Implementing X-Ray diffraction/scattering tomography in the lab

Real materials often exhibit a complex and heterogeneous organization. Their distinctive functionalities are linked to their specific structure at the atomic scale as observed in alloys, cements but also in teeth, bones or archaeological materials. Full text

Longdistance entanglement between spins in quantum spin chains

The macroscopic world surrounding us is much more complex than it was thought by the greatest scientists of the 19th century and before. After the mathematical completion of the most significant theory of the 20th century, quantum mechanics, it became clear that new concepts had to be incorporated, although they may defy common sense and human perception may have difficulty accepting such strange predictions. This is the concept called “entanglement”. Full text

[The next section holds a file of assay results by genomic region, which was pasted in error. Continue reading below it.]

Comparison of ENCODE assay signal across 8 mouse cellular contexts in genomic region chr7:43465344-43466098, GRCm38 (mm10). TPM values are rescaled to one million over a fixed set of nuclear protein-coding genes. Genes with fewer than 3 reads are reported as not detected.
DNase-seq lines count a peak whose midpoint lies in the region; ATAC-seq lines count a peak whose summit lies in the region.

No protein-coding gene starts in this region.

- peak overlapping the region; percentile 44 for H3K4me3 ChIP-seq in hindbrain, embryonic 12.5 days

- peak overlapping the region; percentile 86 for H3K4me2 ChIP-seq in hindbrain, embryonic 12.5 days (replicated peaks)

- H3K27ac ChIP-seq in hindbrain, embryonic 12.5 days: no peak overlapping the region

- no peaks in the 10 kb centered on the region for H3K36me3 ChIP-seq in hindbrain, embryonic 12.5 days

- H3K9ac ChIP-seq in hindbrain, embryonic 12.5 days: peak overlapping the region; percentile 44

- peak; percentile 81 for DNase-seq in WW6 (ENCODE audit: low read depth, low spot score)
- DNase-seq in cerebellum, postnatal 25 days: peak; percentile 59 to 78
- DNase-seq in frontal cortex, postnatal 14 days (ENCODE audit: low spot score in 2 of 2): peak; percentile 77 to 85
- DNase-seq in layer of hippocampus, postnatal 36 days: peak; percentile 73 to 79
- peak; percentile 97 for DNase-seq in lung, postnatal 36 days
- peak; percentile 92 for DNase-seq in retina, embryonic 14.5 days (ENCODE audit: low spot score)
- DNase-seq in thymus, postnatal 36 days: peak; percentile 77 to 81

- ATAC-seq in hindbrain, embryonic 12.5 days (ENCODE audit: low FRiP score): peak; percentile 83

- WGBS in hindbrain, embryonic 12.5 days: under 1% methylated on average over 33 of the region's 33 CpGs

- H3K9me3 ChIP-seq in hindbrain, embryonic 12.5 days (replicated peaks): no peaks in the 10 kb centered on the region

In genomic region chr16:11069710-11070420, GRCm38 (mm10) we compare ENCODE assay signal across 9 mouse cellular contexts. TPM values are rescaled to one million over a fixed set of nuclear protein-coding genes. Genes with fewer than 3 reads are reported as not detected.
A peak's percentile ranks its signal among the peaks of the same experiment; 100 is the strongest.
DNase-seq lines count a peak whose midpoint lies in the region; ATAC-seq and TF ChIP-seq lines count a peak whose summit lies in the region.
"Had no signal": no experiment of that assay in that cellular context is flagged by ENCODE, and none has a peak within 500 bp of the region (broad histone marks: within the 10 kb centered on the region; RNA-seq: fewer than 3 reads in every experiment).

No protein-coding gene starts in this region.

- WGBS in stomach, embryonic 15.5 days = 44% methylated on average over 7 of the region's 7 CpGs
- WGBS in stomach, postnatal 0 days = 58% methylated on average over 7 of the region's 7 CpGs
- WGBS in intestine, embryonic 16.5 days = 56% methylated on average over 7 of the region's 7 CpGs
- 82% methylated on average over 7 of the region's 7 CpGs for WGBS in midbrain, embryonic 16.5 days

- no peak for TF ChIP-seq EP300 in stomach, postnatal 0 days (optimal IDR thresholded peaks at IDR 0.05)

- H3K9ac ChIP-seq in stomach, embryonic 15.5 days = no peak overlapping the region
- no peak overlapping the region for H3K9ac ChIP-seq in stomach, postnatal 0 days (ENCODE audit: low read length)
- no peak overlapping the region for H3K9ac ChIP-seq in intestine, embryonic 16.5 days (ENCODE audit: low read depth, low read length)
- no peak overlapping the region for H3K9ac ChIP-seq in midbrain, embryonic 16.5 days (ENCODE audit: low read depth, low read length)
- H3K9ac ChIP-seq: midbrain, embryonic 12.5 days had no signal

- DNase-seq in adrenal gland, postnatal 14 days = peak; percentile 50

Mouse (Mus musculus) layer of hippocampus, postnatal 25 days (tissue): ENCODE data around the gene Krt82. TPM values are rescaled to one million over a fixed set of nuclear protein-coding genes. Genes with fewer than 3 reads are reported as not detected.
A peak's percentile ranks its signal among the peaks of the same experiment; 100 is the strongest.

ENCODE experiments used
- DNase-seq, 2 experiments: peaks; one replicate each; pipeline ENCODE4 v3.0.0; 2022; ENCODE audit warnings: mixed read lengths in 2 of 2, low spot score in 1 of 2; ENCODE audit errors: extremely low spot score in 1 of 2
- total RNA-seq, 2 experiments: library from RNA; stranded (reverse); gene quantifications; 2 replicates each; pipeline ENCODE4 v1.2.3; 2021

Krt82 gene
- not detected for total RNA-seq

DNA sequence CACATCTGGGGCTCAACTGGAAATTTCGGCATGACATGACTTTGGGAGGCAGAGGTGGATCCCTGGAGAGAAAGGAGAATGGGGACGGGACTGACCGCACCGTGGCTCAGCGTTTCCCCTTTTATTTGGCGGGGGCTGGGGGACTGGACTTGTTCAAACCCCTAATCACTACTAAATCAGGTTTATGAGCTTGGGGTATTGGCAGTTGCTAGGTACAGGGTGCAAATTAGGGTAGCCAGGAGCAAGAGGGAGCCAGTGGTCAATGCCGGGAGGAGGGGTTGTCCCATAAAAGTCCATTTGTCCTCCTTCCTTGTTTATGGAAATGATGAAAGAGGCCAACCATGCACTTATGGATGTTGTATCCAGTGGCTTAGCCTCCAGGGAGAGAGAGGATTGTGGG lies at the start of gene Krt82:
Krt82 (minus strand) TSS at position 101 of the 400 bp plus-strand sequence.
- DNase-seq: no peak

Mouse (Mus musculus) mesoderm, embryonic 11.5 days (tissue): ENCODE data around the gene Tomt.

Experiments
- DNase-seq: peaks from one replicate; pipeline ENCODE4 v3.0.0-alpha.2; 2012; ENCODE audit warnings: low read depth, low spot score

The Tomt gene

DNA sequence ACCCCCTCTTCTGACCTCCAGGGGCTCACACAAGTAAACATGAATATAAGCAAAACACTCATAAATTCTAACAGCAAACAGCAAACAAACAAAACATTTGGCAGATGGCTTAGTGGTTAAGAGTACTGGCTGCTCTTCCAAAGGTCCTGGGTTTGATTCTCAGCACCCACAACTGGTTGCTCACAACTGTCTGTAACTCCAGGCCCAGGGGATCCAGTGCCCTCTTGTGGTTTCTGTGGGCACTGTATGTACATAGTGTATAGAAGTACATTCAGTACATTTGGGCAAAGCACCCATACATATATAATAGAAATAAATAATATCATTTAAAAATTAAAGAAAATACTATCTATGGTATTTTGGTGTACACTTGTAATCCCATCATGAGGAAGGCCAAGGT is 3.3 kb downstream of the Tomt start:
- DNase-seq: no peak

Creation and manipulation of magnetic monopoles in spin ice

Condensed matter near the absolute zero of temperature reveals much exotic physics associated with unusual orders and excitations, with examples ranging from helium superfluidity to magnetic monopoles in the solid materials called “spin ices”. Full text

Synchrotron X-Ray study of platinumnanoparticle catalysts

Better knowledge of metal nanoclusters supported on an oxide is of paramount fundamental and technological importance especially in the field of energy. In particular, dispersed platinum particles on alumina (aluminium oxide Al2O3) are widely used as heterogeneous catalysts, from the laboratory scale to the industrial plant. Full text

Multifunctional substrate holder for a film- deposition system